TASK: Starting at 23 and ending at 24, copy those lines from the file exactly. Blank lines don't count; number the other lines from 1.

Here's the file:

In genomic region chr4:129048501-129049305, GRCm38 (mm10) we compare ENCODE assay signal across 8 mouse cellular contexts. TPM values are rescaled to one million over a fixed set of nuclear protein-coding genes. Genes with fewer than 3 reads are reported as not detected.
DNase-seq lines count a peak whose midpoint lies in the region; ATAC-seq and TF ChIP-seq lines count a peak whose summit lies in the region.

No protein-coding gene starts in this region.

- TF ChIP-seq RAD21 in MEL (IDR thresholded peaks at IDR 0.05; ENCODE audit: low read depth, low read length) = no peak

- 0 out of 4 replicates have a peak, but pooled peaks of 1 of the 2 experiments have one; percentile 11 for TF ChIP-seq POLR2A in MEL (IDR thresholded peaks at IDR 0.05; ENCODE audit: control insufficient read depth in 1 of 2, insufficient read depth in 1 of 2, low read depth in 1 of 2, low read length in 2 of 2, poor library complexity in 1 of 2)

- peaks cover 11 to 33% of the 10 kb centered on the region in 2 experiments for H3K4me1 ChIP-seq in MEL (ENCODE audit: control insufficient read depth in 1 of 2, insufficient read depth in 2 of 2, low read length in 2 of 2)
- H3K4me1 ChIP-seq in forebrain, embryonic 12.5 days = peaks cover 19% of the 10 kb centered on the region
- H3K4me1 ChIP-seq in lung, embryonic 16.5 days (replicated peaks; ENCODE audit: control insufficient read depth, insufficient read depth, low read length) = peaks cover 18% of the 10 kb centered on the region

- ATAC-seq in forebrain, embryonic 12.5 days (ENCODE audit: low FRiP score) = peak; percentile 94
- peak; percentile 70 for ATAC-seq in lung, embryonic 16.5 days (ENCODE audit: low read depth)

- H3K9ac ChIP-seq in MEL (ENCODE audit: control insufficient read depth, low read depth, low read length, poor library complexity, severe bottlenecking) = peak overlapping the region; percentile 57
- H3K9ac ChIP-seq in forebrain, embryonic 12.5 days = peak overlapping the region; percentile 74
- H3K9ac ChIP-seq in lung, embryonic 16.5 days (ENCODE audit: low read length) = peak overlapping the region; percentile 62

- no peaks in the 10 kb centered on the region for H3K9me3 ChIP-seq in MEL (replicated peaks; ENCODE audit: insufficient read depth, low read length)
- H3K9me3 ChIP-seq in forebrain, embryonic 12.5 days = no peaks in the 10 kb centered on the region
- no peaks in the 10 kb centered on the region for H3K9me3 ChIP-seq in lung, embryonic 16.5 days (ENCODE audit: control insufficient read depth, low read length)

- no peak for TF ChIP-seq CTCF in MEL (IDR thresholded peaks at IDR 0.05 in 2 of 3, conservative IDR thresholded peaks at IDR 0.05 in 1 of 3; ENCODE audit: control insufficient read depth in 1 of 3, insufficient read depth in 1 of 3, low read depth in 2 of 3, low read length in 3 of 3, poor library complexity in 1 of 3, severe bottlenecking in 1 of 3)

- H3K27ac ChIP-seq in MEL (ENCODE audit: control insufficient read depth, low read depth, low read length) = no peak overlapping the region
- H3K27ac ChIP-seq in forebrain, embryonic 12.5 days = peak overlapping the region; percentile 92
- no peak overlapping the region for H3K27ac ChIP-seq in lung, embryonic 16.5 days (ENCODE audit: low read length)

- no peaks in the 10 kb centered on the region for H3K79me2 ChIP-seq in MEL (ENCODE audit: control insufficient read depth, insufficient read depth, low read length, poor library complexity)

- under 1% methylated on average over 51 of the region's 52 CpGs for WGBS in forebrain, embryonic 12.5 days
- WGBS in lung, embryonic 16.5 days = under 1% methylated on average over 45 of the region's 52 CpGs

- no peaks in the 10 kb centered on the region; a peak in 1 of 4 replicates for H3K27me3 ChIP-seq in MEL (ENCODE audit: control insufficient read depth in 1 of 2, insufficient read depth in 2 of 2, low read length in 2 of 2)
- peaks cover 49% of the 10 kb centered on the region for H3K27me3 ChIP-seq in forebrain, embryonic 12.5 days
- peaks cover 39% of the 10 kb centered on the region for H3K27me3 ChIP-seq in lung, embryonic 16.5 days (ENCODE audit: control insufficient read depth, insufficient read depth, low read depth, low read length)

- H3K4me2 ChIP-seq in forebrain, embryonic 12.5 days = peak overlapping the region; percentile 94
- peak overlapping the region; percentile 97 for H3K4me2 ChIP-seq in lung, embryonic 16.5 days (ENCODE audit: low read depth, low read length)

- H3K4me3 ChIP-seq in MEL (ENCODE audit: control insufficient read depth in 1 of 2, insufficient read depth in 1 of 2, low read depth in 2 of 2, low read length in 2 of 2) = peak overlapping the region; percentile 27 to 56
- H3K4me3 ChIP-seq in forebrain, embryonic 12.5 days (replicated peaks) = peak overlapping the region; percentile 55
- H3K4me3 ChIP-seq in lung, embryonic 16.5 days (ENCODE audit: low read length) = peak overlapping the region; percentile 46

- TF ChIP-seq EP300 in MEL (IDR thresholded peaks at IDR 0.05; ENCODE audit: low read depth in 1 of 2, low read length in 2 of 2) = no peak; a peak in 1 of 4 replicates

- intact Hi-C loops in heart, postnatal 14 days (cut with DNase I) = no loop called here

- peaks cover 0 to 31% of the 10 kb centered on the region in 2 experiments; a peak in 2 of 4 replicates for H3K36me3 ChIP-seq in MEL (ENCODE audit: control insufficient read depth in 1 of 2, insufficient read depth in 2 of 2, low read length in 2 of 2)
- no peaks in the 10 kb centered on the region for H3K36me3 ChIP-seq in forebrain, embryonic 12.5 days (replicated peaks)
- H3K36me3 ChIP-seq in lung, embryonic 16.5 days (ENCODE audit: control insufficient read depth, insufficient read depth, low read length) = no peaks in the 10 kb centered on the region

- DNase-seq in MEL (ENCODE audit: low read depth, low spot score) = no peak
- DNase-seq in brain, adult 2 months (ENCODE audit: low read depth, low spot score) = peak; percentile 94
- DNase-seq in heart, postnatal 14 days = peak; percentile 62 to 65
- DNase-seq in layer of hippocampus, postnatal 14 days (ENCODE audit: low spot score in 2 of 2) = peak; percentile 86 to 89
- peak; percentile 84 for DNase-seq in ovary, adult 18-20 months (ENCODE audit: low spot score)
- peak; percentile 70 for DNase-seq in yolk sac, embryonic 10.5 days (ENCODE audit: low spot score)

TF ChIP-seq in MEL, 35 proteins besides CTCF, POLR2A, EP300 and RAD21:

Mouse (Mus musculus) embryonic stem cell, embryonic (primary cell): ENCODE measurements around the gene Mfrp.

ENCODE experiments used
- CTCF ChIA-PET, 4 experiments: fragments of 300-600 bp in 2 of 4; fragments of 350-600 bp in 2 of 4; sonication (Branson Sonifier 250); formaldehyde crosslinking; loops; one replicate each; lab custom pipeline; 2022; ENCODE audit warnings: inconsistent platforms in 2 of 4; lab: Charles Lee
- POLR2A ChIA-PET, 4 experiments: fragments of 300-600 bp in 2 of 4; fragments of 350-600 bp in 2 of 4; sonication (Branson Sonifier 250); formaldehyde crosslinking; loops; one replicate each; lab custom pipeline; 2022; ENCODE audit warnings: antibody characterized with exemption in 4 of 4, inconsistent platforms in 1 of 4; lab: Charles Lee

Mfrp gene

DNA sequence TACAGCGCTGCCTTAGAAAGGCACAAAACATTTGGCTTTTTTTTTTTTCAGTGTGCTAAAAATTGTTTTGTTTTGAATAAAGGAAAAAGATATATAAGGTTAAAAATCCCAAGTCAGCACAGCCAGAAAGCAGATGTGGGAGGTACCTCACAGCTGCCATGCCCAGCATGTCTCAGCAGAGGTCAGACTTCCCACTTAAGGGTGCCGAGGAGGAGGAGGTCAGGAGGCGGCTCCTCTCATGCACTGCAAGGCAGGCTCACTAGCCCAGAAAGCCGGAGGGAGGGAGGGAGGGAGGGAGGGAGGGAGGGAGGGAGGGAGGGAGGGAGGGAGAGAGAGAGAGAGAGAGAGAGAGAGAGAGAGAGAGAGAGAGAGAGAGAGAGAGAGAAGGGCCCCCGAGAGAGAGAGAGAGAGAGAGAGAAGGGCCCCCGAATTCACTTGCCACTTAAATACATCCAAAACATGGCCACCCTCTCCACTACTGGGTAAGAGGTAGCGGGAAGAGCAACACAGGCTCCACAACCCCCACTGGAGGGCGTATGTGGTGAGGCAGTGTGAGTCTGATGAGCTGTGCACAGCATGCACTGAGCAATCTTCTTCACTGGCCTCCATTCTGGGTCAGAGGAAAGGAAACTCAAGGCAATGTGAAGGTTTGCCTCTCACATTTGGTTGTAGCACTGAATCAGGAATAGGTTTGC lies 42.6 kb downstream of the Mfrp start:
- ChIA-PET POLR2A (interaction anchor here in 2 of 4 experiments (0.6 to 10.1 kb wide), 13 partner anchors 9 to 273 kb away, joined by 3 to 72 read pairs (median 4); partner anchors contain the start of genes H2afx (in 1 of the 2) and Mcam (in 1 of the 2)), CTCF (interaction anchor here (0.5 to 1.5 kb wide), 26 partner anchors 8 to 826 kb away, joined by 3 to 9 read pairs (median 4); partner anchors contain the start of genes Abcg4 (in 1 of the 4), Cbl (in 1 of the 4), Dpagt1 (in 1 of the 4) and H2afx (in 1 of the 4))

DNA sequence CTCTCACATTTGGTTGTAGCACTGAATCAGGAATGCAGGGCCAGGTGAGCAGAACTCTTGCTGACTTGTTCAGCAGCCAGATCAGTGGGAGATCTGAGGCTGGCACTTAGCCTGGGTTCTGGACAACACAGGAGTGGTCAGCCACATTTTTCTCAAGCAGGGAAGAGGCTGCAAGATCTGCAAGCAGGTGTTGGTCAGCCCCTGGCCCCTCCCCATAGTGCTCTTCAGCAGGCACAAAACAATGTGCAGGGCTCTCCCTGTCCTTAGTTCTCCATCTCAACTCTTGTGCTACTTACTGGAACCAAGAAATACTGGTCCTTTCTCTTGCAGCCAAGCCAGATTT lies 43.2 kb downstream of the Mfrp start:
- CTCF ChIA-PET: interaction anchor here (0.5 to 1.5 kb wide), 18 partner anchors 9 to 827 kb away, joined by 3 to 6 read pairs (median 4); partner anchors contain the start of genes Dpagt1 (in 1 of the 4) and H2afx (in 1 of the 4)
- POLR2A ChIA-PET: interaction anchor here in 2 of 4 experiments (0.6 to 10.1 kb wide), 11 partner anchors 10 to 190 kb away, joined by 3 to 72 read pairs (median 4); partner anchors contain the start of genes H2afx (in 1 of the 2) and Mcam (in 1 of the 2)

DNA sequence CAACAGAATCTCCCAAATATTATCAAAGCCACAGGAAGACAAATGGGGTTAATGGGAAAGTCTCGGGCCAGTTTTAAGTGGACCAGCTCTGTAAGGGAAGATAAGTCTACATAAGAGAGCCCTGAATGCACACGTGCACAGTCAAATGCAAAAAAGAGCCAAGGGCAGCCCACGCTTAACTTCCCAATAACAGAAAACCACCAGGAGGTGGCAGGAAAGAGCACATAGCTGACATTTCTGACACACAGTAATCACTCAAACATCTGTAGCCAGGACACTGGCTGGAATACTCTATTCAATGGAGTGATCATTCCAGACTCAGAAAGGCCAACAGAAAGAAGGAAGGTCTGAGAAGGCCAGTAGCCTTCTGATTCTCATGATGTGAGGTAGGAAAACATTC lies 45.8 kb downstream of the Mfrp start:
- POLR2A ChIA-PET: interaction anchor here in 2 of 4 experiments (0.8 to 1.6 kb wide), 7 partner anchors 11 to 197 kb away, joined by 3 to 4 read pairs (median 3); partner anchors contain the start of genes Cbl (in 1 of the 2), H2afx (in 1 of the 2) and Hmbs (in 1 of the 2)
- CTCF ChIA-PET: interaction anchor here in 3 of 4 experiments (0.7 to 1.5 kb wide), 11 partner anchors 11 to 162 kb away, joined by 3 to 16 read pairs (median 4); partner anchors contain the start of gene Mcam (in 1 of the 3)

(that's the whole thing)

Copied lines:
- WGBS in lung, embryonic 16.5 days = under 1% methylated on average over 45 of the region's 52 CpGs

- no peaks in the 10 kb centered on the region; a peak in 1 of 4 replicates for H3K27me3 ChIP-seq in MEL (ENCODE audit: control insufficient read depth in 1 of 2, insufficient read depth in 2 of 2, low read length in 2 of 2)